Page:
Does The Royal Family Have A Scottish Tartan?

Britain's Queen Elizabeth II died peacefully on September 8, 2022 at Balmoral Castle in Scotland, according to CNN. She was 96. The death of Britain's longest-reigning monarch was confirmed by the royal family on Twitter. Elizabeth's son, Prince Charles, will succeed his mother on the English throne, as Buzzfeed News notes. The death of Queen Elizabeth II was not unexpected as news spread earlier in the day of her declining health, and as members of the royal family traveled to Balmoral Castle to be at her bedside.

Balmoral Castle in Scotland, some 50 miles west of Aberdeen, was among the Queen's most beloved properties, according to Vanity Fair. That this scenic location was among Elizabeth's favorite places reveals a close connection that Elizabeth's royal family, the Windsors, have with Scotland dating back to the time of the 14th-century Stewart royal family to whom the Windsors are related. That Scottish affinity extends beyond just a preference for Balmoral on Elizabeth's part. It also includes a Scottish tartan, as Lochlarron of Scotland explains.

Queen Elizabeth II's mother was Scottish

Perhaps partially explaining Queen Elizabeth II's affection for Scotland is that her mother, the Queen Mother Elizabeth, was born there in 1900, and her maternal grandfather was Claude Bowes-Lyon, who held the title Lord Glamis in the Peerage of both Scotland and the United Kingdom, per Biography. Though born in London in 1926, Elizabeth traveled on several occasions to Scotland and many of her most cherished memories took place there, according to the BBC.

As the BBC goes on to report, as a young girl Elizabeth called a week in Scotland "one of the happiest weeks I have ever spent," and her first public address as a teenager was delivered at Aberdeen. Throughout her long reign, Elizabeth continued the tradition of visiting Scotland, and Balmoral Castle in particular. What those close to the monarch said drew her there was the natural scenery and the opportunity to live life as an average person. Or as former Comptroller of the Royal Household Sir Malcolm Ross said (via BBC), in Scotland, "She can relax."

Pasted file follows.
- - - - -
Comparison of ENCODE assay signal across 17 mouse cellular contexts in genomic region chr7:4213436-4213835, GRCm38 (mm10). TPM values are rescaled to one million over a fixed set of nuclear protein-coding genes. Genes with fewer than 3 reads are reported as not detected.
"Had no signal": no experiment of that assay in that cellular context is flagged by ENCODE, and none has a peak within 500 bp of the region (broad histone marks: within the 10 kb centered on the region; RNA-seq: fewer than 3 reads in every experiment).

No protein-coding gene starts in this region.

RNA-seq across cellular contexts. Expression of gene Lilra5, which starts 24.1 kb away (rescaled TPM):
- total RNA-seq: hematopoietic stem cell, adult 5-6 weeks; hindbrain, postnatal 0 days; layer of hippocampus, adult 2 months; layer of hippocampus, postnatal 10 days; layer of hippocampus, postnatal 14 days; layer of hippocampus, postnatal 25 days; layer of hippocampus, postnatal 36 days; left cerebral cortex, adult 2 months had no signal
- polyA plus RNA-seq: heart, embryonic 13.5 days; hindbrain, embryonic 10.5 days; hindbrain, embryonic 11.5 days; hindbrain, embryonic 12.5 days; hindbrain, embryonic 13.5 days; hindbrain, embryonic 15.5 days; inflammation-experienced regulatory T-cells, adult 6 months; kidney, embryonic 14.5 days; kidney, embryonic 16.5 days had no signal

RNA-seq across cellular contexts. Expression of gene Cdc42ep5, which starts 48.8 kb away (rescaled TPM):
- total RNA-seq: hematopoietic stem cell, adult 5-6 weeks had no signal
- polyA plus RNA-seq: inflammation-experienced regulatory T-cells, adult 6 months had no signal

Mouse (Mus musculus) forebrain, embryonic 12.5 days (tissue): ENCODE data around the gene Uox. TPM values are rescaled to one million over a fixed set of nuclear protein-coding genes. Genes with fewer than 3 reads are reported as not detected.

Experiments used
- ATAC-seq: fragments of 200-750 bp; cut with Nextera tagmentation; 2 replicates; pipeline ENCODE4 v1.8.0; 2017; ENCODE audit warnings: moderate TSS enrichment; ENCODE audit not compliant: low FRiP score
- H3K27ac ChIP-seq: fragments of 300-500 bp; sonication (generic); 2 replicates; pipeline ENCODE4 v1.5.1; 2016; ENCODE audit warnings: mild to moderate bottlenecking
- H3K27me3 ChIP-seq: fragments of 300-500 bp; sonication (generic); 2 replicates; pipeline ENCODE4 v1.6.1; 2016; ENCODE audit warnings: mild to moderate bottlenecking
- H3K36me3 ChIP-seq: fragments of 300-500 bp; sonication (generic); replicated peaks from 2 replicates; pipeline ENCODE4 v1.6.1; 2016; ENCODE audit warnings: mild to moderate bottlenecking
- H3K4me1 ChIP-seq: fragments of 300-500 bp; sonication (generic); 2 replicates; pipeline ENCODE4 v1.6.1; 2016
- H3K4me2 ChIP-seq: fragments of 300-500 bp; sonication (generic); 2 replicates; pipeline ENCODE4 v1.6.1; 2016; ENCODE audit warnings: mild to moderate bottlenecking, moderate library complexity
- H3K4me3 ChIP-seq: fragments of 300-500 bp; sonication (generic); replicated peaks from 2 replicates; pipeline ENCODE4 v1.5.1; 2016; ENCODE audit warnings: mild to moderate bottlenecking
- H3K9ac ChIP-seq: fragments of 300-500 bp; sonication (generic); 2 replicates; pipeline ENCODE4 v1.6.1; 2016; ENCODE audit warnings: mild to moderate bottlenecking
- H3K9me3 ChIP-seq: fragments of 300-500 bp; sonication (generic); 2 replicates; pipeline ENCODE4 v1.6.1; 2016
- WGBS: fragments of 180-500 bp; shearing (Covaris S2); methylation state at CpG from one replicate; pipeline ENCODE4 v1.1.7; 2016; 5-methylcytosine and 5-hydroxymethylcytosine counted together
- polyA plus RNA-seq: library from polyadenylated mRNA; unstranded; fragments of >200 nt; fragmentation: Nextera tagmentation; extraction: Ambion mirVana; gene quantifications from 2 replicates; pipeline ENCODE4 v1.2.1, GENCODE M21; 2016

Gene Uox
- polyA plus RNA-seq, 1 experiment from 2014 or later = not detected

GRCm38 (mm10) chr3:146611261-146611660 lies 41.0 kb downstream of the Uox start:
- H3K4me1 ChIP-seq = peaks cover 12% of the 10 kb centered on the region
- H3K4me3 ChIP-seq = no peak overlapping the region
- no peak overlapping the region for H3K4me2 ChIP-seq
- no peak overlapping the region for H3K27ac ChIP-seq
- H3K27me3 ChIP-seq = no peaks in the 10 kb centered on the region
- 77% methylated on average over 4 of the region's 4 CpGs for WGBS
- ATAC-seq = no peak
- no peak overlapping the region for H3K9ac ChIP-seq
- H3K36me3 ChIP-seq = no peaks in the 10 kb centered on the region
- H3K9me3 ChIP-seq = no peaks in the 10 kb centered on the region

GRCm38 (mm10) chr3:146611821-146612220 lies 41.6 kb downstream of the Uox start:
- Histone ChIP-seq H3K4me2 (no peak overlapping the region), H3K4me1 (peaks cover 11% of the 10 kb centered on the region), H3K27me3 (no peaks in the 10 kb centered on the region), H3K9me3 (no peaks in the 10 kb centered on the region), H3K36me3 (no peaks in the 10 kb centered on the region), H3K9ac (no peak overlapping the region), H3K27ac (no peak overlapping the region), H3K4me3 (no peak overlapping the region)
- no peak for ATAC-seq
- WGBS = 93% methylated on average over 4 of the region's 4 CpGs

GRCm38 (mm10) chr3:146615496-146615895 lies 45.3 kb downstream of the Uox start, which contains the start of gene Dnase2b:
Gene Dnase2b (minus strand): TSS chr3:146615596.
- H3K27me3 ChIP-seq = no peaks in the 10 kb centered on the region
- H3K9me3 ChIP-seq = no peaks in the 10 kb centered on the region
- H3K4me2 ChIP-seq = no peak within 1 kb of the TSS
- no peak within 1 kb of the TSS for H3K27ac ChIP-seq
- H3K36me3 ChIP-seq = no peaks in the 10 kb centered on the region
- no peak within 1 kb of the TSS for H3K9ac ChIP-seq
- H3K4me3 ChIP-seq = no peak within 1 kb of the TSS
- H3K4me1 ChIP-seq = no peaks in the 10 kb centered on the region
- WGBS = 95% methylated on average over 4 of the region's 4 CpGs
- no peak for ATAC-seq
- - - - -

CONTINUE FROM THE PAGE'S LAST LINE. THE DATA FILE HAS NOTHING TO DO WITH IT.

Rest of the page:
In Scotland, tartans and family are related

As Visit Scotland explains, the commonly recognizable Scottish tartan are worn around the waist and feature colorful patterns of horizontal and vertical stripes on a solid color block background — think the sort of fabric Scottish kilts are made from. In use since at least the 16th century, if not earlier, and common in the Scottish Highlands, traditional tartans signified clan allegiance, such as with the Stewart royal family and subsequently, the Windsor family of the late Queen Elizabeth.

Today, tartans remain common at Scottish weddings and other special events, and the designs have found their way onto a number of different types of clothing, including shoes, pants, and ribbons. In the long history of England and Scotland's relationship, there have been a number of Scottish tartans associated with the monarchy, but Queen Elizabeth II preferred the Stewart tartan. So much so, no one is supposed to wear it without her permission, though slight variations on the Stewart design are common, as Lochlarron of Scotland explains.